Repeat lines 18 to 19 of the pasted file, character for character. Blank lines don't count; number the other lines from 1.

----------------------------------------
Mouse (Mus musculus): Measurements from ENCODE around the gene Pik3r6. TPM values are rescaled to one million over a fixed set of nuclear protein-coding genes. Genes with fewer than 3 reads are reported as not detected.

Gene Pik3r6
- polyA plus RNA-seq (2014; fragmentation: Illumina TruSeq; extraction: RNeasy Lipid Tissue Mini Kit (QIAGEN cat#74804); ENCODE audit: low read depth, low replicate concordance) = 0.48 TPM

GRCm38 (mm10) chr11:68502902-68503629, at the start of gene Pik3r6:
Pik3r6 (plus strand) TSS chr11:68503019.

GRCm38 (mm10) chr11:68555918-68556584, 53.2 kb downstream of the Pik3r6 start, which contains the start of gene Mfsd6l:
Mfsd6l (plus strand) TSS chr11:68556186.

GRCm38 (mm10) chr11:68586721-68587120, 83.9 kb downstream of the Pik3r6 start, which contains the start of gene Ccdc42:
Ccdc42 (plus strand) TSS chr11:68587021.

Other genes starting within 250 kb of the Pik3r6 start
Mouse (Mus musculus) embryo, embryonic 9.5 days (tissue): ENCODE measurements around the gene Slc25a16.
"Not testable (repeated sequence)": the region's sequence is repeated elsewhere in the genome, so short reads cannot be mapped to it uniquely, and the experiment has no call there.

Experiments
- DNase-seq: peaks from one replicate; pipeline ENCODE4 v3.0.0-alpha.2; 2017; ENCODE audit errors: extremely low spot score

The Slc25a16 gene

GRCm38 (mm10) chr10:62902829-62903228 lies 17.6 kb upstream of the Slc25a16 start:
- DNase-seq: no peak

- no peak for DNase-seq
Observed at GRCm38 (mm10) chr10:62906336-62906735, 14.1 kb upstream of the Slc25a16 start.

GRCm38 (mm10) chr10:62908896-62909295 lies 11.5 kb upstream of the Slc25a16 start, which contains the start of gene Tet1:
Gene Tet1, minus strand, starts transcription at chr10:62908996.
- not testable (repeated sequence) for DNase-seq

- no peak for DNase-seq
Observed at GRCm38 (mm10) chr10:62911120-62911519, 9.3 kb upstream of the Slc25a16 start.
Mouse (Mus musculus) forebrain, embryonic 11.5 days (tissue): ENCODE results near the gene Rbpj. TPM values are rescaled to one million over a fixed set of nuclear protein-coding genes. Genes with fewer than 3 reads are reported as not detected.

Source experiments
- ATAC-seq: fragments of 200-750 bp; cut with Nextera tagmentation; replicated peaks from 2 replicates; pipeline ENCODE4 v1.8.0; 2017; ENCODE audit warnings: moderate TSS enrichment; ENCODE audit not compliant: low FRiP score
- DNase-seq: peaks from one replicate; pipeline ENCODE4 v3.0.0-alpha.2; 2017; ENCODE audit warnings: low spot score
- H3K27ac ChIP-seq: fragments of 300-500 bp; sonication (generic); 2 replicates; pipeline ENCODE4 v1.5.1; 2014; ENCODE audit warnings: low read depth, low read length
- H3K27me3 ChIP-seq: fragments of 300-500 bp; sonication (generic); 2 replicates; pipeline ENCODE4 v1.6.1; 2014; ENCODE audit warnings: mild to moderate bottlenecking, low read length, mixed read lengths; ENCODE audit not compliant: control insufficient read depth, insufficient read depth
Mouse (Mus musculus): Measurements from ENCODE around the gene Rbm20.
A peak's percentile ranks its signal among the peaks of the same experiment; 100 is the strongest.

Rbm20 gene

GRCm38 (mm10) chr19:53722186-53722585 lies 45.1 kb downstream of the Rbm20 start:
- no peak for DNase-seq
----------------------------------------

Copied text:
- no peak for DNase-seq
Observed at GRCm38 (mm10) chr10:62906336-62906735, 14.1 kb upstream of the Slc25a16 start.